When Anxiety Is That Annoying Person You Can't Get Rid Of

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When Anxiety Is That Annoying Person You Can't Get Rid Of

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I need you to think of someone who annoys you the most. Come on, you know who I’m talking about – someone with a presence that just irritates you and gives you high blood pressure. When you’re around them, you simultaneously roll your eyes and let out a sigh of annoyance.

They’re that person you Just. Can’t. Even. With.

Got your person?

OK, good.

Now, imagine this individual following you around wherever you go.

To begin your day, you find them lying in your bed next to you after you were abruptly awoken by the alarm. They immediately start talking to you: “Hey! What’s up? Hello! Hi! Get up!!!!! You have a lot to do today and can’t be late!!!”

As you get ready, they stress you out about the upcoming day’s events as you lather, rinse and repeat. They also double check that you aren’t getting shampoo in your eyes because you know, that could probably cause an eye infection. They make you second guess your outfit choice because you’re going to see so and so today and so and so will think you are weird for wearing that shirt with those pants. So you change. And they warn you that if you wear those shoes you might get blisters. But if you wear those other shoes and it rains they will become ruined even though they are sprayed with weather protectant. They tell you that your hair looks bad, that it always looks bad and that someone is going to judge you because your eyeliner line is accidentally a little too thick. They make you panic numerous times that you are going to forget to take your medicine even though you have a reminder set on your phone. “Remember that one time when you accidentally didn’t take your medicine and were a complete wreck the whole next day?  Yeah. Make sure you take it so you are able to function and communicate tomorrow.”

They remind you to check and make sure that you have everything before you leave. Because important papers and your wallet definitely grew legs and escaped from your bag in the middle of the night, right?  They rush out of the door following closely behind you screaming: “You’re going to be late!”

They sit in the passenger seat of your car and point out everything that could possibly go wrong while driving: “You are going to get into a car accident and die today.”

Once you arrive at your destination, you breath a sigh of relief that you made it safely. You start walking away from what you believe to be your locked car, but turn around and check just to make sure. When realizing that yes, you did indeed lock your car and yes, you did indeed put your keys in the bag that is on your shoulder, you are finally able to begin walking: “Make sure you don’t get hit by any cars while crossing the street.”

Throughout the rest of the day, this person continues to annoy and make you panic about even more things. They just have to sit next to you no matter what. They spin around you in circles and creep into your thoughts: “What if, what if, what if?”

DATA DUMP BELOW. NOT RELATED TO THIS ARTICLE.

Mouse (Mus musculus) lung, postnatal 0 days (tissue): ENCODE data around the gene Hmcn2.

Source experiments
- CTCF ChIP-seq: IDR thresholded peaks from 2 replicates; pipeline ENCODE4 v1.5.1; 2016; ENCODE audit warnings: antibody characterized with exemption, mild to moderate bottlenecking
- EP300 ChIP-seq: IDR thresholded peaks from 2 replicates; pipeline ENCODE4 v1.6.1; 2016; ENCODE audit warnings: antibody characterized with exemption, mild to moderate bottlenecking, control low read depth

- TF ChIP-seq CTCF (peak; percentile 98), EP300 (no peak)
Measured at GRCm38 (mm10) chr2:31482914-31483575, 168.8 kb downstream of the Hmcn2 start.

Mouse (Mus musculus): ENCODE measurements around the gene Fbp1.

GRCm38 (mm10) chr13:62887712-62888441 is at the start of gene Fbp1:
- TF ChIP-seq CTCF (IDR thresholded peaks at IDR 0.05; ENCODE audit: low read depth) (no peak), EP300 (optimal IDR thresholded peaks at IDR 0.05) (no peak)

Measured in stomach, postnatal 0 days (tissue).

They remind you of all the mistakes that you have made: “Don’t mess up this time! Everyone is watching you! Why aren’t you perfect?!” 

They inform you of the most insignificant things: “Geez, watch out! You were in their way and now they think you’re rude.”

They tag along to all the social functions you attend: “What if they actually don’t like you and are just being nice? They think you are weird. You should just leave. But don’t be awkward about it.”

They force you to believe the people you love are in danger: “What if your family and/or friends are getting killed right now? You are probably going to get a call that someone has died.”

Once your day is over and you are finally able to go to bed, you realize you can’t. Because somebody will not leave you alone. They keep you up, making you worry about everything you did wrong that day, everything you could have done or said differently and everything that is going to happen tomorrow. And to top off these regrets and fears, they warn you about what could happen during the night: “What if you or a family member gets kidnapped or dies while sleeping? What if tonight was the last time you will see everyone?”

You are finally able to fall asleep, only to be awoken by them in the middle of the night out of sheer panic because of a nightmare you had. After realizing it was just a dream, you try and fall back asleep.

And then you wake up the next morning and do it all over again.

This “person” I am describing is my anxiety.

No, there is not actually a person who follows me around like this. Instead, I have an anxiety disorder that follows me around everywhere. And most days, it makes my head want to explode.

The war that rages inside my mind every day seems like it will never end. But I have hopes that someday it will come close to doing so.

Taking medication for my anxiety is one of the best things I have ever done. Although I can’t expect medicine to cure my thoughts, I am amazed by the ways it has helped me.  I’m now able to live without crying or having panic attacks every day. And that is a beautiful thing.

Finally, to those of you who were so kind to share with me you know what it’s like to have anxiety, too, I want to publicly thank you. You know exactly who you are. Knowing that I am not the only one fighting this battle is so comforting. Let’s continue to empower each other and give this struggle a voice.


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